The Nook is what the students want it to be, and it encourages work by all students of all artistic interests and backgrounds. So far the space has been host to wooden sculptures, a dirty sink, and even fake news reports.
The Nook’s Summer 2018 installation Intersections, created by class of ‘18 Creative Media majors Maggie DeCapua and Pete Moore, combined poetry and graphic design. When the poems were layered on top of each other on the wall of the gallery, they created new poems.
Intersections took Moore and his team more than 60 hours to install. It was his first time displaying his own work in the space, and his second time curating a show there.
“The Nook is all about fostering a creative art community,” he says. Intersections was a student show. The curators were students, the artists were students, and everyone who helped with the install were students as well. There were a lot of valuable connections made through that process. That’s huge for our art community.”
Amanda Duane says that what’s most important to her in terms of Champlain’s art community is that she’s seen people start to rethink their definition of art through the gallery spaces on campus. To her, art isn’t just pen to paper, brush to canvas—art is something anyone can do with any material.
“This summer we had a DIY installation in the gallery. The artist was a computer hacker,” she says. “It’s basically coding. They use a program, play with the data, and they were playing with the webcam and delaying it a second so it made a buffering effect.”
“That’s the exciting thing about the ‘A’ being integrated into the STEM vernacular,” Duane notes. “Now it’s STEAM. I would get angry with the science nerds in high school because they would say things like, ‘You just do art.’ And I’d tell them, ‘But there’s art in your chemistry! You just don’t see it.’”
Heffern says that is one of the highlights of the Gallery and the Nook: the ability to make anyone in any major or field realize that there is creativity in everything they do.
“There’s art in everything,” Heffern says. “The creative-thinking mind has to be creative in every kind of way. That’s how new things get invented, by people thinking creatively around a problem. Art is about creating communication, and everyone needs to communicate.”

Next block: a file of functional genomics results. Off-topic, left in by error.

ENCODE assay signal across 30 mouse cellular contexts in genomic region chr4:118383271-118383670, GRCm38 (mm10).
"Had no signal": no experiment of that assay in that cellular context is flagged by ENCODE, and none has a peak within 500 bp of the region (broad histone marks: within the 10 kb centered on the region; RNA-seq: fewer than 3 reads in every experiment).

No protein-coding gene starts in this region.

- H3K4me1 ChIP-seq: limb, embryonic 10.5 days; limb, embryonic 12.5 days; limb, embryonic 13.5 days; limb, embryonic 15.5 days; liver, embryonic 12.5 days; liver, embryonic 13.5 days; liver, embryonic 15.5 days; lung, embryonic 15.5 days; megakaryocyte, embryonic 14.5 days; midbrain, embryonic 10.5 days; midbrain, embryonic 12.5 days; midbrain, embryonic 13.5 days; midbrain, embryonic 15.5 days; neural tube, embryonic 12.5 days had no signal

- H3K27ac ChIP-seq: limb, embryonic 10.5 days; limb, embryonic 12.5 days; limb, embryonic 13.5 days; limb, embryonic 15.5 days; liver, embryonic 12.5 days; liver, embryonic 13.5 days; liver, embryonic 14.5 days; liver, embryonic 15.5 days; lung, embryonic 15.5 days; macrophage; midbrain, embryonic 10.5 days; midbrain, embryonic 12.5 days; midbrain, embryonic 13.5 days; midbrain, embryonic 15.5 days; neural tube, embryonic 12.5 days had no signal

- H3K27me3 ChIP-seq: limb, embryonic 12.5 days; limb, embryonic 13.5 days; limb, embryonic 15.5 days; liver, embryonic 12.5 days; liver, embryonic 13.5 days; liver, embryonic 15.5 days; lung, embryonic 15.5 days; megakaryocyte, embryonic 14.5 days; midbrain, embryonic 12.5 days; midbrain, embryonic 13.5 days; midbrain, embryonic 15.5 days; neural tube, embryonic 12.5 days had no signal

Heffern says she’s seen that same level of engagement in the Juried Student Art Show. Students from every Champlain major are encouraged to submit any medium of art to the show, held every Spring in the Gallery space. Students have the chance to win multiple honors, including awards for President’s Choice, Provost’s Choice, Dean’s Choice, Juried Choice and multiple honorable mentions.
In the spring of 2018, the student show saw record numbers of entries, many coming from students in and outside of the CCM Division.
“We had somewhere around 150 or 160 entries, and out of those we picked 32 to be in the show,” Heffern says. “I think we’re exciting the students to want to be in the Gallery. It makes them feel pride in their work and to be part of the community.”
CCM Dean Paula Willoquet-Maricondi, who selects the Dean’s Choice award every year, says April is one of her favorite months of the year “because that’s traditionally when the Juried Student Art Show is held. It’s always so inspiring to see the amazing work our students create, not just students in the so-called ‘creative fields’ like film, graphic design, or game art for example, but students from across a wide range of majors. After the 2018 show, we decided it was time to produce a Juried Student Art Show Catalogue, so this creative talent on display at the show could be seen for longer and by more people. We hired recent Graphic Design alumna Hannah Wood to design the Catalogue which was published in Fall 2018. Hannah did a beautiful job and designed the 2019 Catalogue as well.”
Heffern hopes, in coming semesters to continue making the Gallery and the Nook into places of convergence on campus, and to see the enthusiasm for art at Champlain grow. Right now, her focus is on continuing to support the development of the Nook, and reaching out to professors and students to learn what kind of shows they want to put on. Heffern wants students knocking on her door with suggestions and ideas for the Nook.
As someone who worked closely with the Nook during his time at Champlain, Moore says now that he has graduated, he hopes current Champlain students use the Nook to its fullest potential.
“I hope that students keep using the space after I’m gone. We’re closer to being connected to the larger Burlington art scene than most of us think; and if you’re looking to show off your art in the greater Vermont art scene, this is where you should start.”
This article was originally published in The Weathervane, the official digital magazine of the Division of Communication & Creative Media. The magazine is fully produced by students and faculty under the direction of Kim MacQueen, Managing Editor of the Champlain College Center for Publishing and CCM Dean Paula Willoquet-Maricondi.